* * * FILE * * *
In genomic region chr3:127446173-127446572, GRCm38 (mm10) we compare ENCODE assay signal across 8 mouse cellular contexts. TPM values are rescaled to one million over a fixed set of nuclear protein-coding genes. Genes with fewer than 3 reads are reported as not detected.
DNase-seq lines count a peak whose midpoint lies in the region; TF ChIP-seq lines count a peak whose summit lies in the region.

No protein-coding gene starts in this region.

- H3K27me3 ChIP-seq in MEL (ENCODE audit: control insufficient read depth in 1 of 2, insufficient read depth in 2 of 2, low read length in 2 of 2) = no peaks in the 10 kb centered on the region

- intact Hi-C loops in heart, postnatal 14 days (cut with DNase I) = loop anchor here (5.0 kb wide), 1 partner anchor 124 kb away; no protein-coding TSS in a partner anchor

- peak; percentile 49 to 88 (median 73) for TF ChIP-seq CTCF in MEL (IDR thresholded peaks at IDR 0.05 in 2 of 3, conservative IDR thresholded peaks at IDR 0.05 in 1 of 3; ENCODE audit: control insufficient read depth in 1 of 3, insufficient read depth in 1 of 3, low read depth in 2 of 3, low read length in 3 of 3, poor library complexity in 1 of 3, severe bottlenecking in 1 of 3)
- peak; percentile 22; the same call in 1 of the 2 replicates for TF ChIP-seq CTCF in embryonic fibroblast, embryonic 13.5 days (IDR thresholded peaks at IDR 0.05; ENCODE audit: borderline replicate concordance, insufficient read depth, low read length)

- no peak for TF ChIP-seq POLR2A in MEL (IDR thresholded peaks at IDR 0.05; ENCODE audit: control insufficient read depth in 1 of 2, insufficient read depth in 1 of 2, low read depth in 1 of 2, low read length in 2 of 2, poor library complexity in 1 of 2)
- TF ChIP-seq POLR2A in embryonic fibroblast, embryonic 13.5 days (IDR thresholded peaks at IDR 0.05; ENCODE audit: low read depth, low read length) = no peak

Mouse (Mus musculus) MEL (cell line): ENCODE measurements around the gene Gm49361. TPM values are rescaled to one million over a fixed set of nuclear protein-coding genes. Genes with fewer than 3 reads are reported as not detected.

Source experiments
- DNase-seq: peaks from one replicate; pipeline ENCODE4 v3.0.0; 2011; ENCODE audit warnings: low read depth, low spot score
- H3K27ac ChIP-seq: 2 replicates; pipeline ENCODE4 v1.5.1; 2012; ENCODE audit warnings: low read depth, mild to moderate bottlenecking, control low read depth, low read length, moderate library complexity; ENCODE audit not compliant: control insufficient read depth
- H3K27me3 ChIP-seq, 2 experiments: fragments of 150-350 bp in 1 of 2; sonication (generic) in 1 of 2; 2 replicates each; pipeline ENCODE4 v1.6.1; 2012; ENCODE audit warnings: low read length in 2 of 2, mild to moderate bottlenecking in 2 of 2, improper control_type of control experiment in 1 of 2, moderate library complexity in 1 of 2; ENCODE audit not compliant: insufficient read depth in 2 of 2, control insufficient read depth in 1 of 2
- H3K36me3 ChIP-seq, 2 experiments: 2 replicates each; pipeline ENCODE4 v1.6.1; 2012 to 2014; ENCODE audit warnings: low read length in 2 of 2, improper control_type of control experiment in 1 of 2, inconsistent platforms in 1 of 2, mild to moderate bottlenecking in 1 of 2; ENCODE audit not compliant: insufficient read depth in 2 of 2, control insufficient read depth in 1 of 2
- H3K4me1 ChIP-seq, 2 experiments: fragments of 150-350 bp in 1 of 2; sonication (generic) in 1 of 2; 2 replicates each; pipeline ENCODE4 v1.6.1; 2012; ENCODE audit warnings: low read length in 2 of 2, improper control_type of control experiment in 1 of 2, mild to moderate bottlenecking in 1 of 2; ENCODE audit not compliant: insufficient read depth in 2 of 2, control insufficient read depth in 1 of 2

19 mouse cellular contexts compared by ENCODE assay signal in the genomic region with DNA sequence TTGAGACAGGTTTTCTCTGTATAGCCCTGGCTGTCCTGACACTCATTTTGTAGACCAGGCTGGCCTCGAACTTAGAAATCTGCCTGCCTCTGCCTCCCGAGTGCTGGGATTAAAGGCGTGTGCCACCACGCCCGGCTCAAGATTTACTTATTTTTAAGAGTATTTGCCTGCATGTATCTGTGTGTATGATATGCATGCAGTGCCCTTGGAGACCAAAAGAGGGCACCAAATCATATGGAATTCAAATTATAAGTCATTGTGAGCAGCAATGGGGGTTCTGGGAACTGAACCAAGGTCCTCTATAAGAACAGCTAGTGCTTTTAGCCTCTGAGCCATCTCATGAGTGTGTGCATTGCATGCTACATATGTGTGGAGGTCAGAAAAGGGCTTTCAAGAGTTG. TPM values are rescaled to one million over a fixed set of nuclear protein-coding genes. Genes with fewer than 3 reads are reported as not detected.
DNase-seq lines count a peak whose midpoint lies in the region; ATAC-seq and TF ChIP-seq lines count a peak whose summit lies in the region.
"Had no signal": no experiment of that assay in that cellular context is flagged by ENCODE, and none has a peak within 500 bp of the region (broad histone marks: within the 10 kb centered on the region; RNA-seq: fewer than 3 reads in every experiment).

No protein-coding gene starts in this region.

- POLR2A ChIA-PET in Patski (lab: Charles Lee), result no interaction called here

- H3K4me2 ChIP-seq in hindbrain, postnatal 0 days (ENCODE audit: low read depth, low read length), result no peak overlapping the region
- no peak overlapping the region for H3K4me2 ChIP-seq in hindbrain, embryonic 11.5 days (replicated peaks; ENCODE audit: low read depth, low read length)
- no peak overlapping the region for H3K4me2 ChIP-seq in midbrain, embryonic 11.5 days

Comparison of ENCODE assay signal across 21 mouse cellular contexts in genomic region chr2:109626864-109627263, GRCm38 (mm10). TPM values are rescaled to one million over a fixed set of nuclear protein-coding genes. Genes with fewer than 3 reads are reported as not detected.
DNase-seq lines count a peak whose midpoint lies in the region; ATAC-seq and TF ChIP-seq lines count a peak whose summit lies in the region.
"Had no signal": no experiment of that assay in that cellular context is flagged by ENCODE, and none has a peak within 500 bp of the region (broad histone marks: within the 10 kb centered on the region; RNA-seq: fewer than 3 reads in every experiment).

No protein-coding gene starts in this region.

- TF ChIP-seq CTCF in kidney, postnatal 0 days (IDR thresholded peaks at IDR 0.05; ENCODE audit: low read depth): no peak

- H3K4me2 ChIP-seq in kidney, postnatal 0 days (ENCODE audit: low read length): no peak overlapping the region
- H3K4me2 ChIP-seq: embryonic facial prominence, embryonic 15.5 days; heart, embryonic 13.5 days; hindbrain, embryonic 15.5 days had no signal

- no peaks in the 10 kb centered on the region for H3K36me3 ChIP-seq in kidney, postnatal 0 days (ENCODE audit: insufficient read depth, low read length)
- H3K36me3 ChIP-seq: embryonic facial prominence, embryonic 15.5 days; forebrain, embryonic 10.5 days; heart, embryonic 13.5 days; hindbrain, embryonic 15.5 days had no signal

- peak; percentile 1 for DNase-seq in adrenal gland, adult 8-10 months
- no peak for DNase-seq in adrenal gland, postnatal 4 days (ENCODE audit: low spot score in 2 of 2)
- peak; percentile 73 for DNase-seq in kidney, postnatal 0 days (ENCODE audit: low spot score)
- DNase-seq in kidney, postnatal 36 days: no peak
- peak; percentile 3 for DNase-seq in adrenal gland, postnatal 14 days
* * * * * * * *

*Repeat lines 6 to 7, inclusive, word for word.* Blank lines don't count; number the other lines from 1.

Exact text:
- peak; percentile 49 to 88 (median 73) for TF ChIP-seq CTCF in MEL (IDR thresholded peaks at IDR 0.05 in 2 of 3, conservative IDR thresholded peaks at IDR 0.05 in 1 of 3; ENCODE audit: control insufficient read depth in 1 of 3, insufficient read depth in 1 of 3, low read depth in 2 of 3, low read length in 3 of 3, poor library complexity in 1 of 3, severe bottlenecking in 1 of 3)
- peak; percentile 22; the same call in 1 of the 2 replicates for TF ChIP-seq CTCF in embryonic fibroblast, embryonic 13.5 days (IDR thresholded peaks at IDR 0.05; ENCODE audit: borderline replicate concordance, insufficient read depth, low read length)